'I am happy that Aurangzeb will no longer dance before my eyes as I jog down A P J Abdul Kalam Road. Instead, the serene, saintly, smile of the late beloved President will bless me when I take an evening stroll there,' says Sudhir Bisht.
During the late 1970s, as a teenager, my friend Arun Kumar and I decided to take a bicycle ride down from the Indian Air Force quarters on Race Course Road in New Delhi to India Gate.
Arun lived in the quarters allotted to his father who served in the Indian Air Force and I frequented his home to play a game of tambola on Sundays.
The moment we entered Aurangzeb Road for the first time, we were surprised to note that our country could have a road named in memory of one of the most despised rulers of medieval India.
'How could India name a road after someone as despicable as Aurangzeb?' I asked my history teacher the next day.
The teacher smiled and said, half seriously and half in jest, 'I wish I knew the answer, but maybe we named a road after Aurangzeb to remind us that people like him once ruled us.'
Arun and I did several cycling tours on Aurangzeb Road and we decided that at least he and I wouldn't call the road by its official name. The naming of the road was an insult to us, two half-baked history students.
We decided to call the road 'And-Colour-Pocket' Road. This was inspired by a joke that has an Englishman asking an Indian lad the meaning of Aurangzeb Road. The Indian simply split the name into three parts: Aur (and) Rang (colour) and Zeb (pocket).
I had been longing to see the name of the road changed from Aurangzeb Road to any other name. To me, the idea of naming a nice, tree-lined, bituminous road after one of the unkindest rulers of India was one of revulsion.
I know he was a disciplined ruler who led an extremely austere personal life which was shorn of any ostentation and full of spartan living.
An emperor who was given to sewing caps and selling them to earn a tiny sum of money for his upkeep! Very impressive indeed, but when you add to this the fact that he imprisoned his father Shah Jahan for eight long years, and that he killed his brother Dara Shikoh, you feel a kind of hatred for the man.
Add to this the fact that Aurangzeb's avowed mission in life was to raze Hindu temples and build mosques in its place.
Add another fact, that he was a ruler who imposed jizya, the tax on unbelievers, and the picture of a dangerous ruler who instilled fear in the minds of family and foes alike is complete.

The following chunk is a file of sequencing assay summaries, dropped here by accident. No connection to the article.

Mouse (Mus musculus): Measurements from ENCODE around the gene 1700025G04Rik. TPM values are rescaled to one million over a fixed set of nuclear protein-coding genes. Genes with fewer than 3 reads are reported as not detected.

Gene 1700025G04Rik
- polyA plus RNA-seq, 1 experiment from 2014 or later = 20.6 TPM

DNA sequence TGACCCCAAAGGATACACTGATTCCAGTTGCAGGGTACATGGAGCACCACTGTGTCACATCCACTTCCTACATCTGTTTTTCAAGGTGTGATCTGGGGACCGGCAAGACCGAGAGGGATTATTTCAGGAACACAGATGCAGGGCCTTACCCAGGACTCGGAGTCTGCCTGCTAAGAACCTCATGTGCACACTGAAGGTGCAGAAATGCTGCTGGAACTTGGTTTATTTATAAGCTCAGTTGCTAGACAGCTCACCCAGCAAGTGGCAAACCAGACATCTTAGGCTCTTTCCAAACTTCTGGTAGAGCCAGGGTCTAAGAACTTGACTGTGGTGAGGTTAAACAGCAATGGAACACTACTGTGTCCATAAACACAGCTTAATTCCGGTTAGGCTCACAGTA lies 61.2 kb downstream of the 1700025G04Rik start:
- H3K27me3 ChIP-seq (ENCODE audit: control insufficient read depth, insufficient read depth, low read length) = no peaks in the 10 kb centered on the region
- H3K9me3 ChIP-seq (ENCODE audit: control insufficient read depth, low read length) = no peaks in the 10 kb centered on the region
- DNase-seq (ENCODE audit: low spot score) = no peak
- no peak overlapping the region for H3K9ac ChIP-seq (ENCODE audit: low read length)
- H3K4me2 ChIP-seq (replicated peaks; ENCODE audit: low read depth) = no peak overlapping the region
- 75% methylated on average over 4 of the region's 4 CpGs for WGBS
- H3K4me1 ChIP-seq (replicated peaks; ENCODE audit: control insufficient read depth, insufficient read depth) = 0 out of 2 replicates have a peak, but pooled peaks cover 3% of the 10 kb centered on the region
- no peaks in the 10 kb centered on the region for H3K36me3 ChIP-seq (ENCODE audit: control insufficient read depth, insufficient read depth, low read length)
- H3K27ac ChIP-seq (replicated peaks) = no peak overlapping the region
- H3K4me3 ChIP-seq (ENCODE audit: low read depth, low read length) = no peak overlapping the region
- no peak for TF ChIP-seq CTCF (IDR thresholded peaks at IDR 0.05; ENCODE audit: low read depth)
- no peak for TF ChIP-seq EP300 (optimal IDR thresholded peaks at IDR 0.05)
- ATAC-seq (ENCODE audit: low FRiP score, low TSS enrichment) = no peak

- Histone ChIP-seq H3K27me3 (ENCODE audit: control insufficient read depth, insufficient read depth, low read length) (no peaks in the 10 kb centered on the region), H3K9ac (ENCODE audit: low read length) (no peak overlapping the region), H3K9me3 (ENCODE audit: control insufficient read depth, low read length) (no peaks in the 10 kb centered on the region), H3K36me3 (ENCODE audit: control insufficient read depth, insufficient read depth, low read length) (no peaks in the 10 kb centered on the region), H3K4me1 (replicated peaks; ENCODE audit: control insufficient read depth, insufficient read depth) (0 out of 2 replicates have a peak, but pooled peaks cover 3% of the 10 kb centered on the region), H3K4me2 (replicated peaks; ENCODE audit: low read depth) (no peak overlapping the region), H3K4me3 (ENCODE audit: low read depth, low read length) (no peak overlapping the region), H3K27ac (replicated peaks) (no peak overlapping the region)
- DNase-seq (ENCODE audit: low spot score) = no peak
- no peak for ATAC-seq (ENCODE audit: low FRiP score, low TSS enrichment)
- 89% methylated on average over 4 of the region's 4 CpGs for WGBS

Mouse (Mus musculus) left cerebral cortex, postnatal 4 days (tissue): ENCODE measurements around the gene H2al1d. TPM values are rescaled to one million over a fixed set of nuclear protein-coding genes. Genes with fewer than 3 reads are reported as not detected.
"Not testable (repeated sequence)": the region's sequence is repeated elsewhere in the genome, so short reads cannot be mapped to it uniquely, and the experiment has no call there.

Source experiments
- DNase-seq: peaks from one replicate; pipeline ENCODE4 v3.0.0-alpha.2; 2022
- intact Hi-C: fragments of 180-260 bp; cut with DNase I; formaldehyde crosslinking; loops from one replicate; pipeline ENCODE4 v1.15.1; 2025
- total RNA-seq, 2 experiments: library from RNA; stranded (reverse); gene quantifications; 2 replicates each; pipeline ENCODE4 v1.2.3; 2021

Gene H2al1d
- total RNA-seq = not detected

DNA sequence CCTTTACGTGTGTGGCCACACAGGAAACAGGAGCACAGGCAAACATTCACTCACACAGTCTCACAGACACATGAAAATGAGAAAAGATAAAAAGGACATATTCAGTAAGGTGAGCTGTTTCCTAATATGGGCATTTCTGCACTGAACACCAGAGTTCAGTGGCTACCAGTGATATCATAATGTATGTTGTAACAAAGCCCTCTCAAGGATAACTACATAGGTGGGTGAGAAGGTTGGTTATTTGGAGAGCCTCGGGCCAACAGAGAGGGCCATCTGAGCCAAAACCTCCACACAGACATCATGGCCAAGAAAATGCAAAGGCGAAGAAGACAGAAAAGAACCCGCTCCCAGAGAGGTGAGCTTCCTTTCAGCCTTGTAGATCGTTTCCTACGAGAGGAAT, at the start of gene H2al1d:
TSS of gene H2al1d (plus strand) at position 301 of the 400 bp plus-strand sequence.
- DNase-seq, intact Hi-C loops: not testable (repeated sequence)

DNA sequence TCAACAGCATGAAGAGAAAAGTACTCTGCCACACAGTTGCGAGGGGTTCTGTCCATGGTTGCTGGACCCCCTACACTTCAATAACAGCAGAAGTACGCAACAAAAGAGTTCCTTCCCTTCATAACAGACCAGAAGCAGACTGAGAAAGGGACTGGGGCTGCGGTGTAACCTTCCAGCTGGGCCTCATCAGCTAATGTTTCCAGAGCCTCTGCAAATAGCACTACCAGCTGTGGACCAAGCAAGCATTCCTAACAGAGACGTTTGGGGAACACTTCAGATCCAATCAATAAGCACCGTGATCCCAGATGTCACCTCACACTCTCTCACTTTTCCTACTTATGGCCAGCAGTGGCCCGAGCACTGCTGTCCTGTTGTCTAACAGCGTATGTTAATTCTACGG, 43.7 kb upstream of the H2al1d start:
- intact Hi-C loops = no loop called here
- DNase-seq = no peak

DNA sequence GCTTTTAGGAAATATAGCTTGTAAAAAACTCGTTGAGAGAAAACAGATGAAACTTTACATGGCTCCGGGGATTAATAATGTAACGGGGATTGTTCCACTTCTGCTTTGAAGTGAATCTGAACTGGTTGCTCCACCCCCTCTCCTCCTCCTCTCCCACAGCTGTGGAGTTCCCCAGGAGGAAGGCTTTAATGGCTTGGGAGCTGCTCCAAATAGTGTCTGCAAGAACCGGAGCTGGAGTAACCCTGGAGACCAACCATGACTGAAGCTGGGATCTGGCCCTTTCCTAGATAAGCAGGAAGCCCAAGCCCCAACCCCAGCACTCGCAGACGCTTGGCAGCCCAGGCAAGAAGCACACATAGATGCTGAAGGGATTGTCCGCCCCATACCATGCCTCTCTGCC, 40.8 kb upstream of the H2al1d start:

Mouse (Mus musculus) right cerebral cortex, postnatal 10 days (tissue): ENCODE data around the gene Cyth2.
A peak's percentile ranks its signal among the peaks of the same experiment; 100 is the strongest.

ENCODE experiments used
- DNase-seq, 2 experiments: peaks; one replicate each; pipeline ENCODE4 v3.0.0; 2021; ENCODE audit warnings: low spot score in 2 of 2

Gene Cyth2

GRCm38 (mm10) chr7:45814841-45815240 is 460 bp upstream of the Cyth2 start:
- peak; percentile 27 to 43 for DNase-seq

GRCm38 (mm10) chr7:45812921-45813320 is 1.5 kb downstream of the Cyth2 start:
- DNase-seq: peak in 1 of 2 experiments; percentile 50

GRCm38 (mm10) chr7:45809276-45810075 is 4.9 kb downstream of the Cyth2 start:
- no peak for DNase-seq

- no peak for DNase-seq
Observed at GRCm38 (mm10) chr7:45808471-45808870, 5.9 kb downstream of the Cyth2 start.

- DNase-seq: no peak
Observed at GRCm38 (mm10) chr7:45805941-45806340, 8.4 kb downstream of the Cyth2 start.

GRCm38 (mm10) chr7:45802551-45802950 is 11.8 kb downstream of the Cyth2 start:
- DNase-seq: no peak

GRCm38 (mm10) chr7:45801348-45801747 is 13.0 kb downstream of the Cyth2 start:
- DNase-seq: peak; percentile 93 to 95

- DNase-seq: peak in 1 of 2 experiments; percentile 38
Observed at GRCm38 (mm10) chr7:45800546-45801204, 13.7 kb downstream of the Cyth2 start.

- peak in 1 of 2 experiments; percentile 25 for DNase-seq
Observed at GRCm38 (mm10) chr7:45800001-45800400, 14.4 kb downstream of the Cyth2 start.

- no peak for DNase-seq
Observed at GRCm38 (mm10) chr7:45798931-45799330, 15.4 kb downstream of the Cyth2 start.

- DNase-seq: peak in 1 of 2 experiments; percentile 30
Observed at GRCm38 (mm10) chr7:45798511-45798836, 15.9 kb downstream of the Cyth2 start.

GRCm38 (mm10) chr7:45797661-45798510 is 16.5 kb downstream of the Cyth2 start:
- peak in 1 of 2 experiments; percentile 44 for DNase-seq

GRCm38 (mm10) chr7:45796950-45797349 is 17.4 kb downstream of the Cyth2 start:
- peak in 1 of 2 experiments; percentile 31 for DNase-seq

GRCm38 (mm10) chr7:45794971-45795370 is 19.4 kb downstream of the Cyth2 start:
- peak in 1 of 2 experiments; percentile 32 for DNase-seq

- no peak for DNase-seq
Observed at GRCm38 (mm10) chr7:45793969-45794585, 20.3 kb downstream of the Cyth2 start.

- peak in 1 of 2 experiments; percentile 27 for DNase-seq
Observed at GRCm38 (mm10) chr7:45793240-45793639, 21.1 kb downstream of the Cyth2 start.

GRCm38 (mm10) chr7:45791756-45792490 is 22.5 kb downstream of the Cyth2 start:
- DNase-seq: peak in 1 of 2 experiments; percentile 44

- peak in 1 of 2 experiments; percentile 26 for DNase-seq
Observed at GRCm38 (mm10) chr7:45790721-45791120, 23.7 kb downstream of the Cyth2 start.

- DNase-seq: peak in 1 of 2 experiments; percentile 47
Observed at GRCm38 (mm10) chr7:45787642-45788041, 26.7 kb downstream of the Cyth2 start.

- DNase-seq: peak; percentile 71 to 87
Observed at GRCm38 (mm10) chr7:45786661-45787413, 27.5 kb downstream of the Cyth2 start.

It is ironic that it took the beloved A P J Abdul Kalam's death to allow the New Delhi Municipal Council to remove the ghost of Aurangzeb from a premier road in the city. An icon who was coincidentally a Muslim was needed to rename a road named after a Muslim despot.
What if Aurangzeb Road were to be renamed P V Narasimha Rao Road? The secular lobby would have been up in arms. But doesn't the late prime minister who brought the Indian economy to robust health from the brink of bankruptcy deserve a road in his memory?
There is a Madhavrao Scindia Marg in Lutyens' Delhi, but no road in the name of Narasimha Rao, whose only blemish was that the Babri Masjid, a disputed religious structure, was felled in Uttar Pradesh and he happened to be the PM at that time.
What if the road was to be named Khushwant Singh Road, the writer-philosopher-chronicler of history par excellence? The secular lobby would have been at its boisterous, cantankerous, best, deriding the NDMC for dividing the minority fabric of the nation.
I am happy that Aurangzeb will no longer dance before my eyes as I jog down A P J Abdul Kalam Road. Instead, the serene, saintly, smile of the late beloved President will bless me when I take an evening stroll there.
And while I thank the NDMC for banishing the misplaced honour on Aurangzeb, let me correct my friend Syed Firdaus Ashraf, who in his column attributed the name change to Chief Minister Arvind Kejriwal.
The chief minister of Delhi merely tweeted the change of name first. It was the Bharatiya Janata Party-led NDMC that did Aurangzeb in.
And to many friends who say that the residents of the erstwhile Aurangzeb Road will be inconvenienced by the name change, I say that all that these rich, high and mighty folks have to do is order new letterheads and new address plates.
Even the old letterheads will do. Shopkeepers on Rajiv Chowk and Indira Chowk still use Connaught Place and Connaught Circus on their business cards and no one is complaining!
Sudhir Bisht is an author and columnist. He writes from New Delhi.